• Simultaneously the nucleus also becomes crescent-shaped, and homogeneous and ultimately comes in contact with the blepharoplast.
  • Two large flagella develop from the conspicuously thickened end of the blepharoplast.
  • A small part of the cytoplasm, which is not utilized in the formation of flagella may remain attached to the posterior end of the antherozoid as a small vesicle. Each androcyte thus metamorphoses into an antherozoid.
Archegonium
Development of Archegonium. Source: edurev.in

Structure of a mature Archegonium:

Archegonium is a flask-shaped body. It is attached to the thallus by a short stalk. It consisted of an elongated stalk and bulbous venter. The neck is 6-9 cells in height. It consists of 6 vertical columns of cells. They enclose a neck canal. There are 4 cover cells at the top of the neck canal. 4 neck canal cells are found within a neck canal before maturity. They disintegrate into mucilaginous mass on the maturation of the archegonium. Venter is the lower bulbous structure of the Archegonium. This has a single-layered wall around it. It is of 12-20 cells in the perimeter. The venter encloses a venter canal cell and a large egg. The venter canal cell disintegrates on the maturity of the archegonium. Thus only the large egg remains.

Development of Archegonium:

  • AArchegonium develops from a superficial cell called archegonial initial, which lies 2 or 3 cells away from the apex of the thallus.
  • The archegonial initial divides by a transverse division into 2 cells: Basal c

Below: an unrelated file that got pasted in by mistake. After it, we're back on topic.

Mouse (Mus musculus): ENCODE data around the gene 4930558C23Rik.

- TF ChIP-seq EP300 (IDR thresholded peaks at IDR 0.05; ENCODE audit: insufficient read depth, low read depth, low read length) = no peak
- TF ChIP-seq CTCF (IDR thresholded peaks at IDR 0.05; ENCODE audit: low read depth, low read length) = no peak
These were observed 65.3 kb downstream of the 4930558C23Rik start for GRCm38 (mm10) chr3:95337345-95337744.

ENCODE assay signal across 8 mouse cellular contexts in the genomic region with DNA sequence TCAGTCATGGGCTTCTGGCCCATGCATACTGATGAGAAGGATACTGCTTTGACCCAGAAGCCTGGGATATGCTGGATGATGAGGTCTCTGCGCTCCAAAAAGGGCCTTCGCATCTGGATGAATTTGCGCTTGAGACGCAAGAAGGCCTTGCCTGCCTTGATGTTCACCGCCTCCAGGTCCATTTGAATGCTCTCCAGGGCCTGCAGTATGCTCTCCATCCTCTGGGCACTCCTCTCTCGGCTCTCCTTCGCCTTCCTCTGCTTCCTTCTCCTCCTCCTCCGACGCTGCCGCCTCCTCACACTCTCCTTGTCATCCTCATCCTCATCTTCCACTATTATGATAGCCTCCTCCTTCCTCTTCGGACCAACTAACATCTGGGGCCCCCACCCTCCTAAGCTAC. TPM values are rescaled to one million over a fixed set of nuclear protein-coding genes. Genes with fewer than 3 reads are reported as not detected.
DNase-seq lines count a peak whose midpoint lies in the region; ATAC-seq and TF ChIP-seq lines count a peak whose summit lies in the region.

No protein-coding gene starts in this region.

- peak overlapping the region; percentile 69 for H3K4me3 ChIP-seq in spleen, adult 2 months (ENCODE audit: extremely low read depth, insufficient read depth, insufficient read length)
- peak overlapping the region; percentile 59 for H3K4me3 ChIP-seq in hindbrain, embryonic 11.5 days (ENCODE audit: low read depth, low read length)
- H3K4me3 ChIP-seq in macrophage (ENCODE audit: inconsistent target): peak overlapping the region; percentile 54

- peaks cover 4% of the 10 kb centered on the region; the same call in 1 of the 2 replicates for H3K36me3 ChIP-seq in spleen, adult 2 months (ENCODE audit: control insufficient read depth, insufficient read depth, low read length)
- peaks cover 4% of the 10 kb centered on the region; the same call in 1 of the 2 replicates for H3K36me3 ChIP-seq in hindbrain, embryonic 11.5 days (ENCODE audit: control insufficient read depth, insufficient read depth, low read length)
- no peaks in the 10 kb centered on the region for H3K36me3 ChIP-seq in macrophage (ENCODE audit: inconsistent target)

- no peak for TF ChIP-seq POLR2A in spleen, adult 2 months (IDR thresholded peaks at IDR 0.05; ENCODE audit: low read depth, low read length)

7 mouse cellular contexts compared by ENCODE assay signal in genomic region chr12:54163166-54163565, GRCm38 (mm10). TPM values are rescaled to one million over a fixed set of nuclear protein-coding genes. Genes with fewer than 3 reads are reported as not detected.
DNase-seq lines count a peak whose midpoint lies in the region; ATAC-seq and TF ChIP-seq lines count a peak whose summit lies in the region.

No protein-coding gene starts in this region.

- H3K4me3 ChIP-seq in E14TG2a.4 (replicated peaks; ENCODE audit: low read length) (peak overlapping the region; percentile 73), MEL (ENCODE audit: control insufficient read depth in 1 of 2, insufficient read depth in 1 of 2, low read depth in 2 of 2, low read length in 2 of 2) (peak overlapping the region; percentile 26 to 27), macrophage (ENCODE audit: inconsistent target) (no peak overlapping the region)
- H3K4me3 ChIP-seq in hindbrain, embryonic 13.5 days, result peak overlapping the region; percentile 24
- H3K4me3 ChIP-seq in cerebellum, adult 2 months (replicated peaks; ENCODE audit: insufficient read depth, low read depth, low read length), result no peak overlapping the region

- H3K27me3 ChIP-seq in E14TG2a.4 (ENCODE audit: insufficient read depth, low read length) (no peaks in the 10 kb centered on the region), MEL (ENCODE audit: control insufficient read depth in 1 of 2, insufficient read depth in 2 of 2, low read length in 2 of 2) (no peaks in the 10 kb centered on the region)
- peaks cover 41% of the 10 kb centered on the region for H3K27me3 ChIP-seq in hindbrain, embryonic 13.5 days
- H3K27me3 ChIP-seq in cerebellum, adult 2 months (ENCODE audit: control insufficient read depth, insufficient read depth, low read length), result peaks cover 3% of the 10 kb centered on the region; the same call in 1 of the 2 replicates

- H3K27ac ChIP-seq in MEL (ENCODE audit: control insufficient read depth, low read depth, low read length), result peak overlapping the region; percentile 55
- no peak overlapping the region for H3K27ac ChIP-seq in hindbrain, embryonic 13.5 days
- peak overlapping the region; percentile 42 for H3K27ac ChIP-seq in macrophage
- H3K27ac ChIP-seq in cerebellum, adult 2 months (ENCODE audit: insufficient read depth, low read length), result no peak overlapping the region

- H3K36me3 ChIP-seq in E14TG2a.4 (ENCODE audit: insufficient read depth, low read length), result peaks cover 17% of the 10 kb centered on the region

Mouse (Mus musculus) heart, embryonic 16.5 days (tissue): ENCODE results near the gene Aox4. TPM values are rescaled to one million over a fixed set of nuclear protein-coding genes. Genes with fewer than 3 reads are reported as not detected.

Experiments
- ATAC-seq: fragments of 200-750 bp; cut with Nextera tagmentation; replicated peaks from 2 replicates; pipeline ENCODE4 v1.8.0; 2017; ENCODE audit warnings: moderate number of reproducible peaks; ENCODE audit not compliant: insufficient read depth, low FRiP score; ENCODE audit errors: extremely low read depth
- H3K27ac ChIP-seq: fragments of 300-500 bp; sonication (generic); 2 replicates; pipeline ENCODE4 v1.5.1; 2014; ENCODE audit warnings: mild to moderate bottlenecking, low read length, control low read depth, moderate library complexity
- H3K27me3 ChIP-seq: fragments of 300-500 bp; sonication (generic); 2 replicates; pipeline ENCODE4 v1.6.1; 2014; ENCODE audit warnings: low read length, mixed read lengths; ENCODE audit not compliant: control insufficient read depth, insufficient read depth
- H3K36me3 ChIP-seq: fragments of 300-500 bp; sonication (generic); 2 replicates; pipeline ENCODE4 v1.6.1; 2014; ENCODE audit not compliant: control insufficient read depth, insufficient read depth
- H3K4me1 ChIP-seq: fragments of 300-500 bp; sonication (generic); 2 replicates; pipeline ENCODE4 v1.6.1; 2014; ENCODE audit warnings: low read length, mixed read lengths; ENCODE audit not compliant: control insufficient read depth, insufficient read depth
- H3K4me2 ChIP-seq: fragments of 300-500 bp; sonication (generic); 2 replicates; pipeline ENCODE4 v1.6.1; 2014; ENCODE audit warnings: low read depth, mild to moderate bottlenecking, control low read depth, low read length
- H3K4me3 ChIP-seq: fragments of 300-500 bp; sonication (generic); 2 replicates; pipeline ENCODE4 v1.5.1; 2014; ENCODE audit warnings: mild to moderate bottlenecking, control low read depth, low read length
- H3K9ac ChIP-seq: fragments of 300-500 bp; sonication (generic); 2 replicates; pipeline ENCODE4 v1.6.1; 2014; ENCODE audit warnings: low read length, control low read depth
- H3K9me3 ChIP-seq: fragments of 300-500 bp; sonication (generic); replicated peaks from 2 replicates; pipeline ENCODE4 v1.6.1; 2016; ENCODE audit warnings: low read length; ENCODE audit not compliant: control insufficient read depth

Archegonium
    Development of Archegonia. Source: biologylearner.com

    ell and Outer cell. The basal cell is the lower cell, it produces the lowermost portion of the archegonium. The outer cell is the upper cell, it produces the main body of the archegonium.

  • The outer cell divides vertically 3 times, giving rise to 3 peripheral initials. It becomes the primary axial cell. The 3 peripheral cells are situated upon a primary axial cell.
  • The 3 peripheral initial divides vertically and form 6 jacket initials. All 6 cells surround the central primary axial cell. Soon after each jacket initial divides by a transverse division producing 6 neck initials and 6 venter initials. They are arranged in 2 tiers. The tier of 6 neck cells is situated above the tier of 6 venter initials.
  • Several transverse divisions occur in the neck initials. It gives rise to a neck of archegonium 6-9 cells in length and 6 cells in parameter. The venter initials divide to form the jacket of the venter. The jacket of the venter is 2-20 cells in parameter.
  • The primary axial cell divides by an unequal transverse division and produces a small primary cover cell and a central cell. The primary cover cell divides twice vertically. It produces 4 cover cells at the apex of the jacket layer. The central cell divides transversely and produces the primary neck canal cell and primary venter cell.
  • The primary neck canal cell divides twice. It gives rise to 4 neck canal cells. They are situated within the neck of the archegonium. The primary venter cell divides by an unequal transverse division and gives rise to a venter canal cell and a large egg. The Venter canal cell is situated over the egg.

The neck canal cells, venter canal cells, and cover cells are separated from each other in mature archegonium.

Fertilization and Syngamy:

  • Water is essential for fertilization. Water permits the movement of the antherozoid and helps them to reach the mouth of the neck of the archegonium.
  • Neck canal cell in mature archegonia degenerates to form mass mucilage.
  • As mass mucilage absorbs water, mucilaginous substances along with proteins and inorganic salts ooze out through the mouth of the archegonium.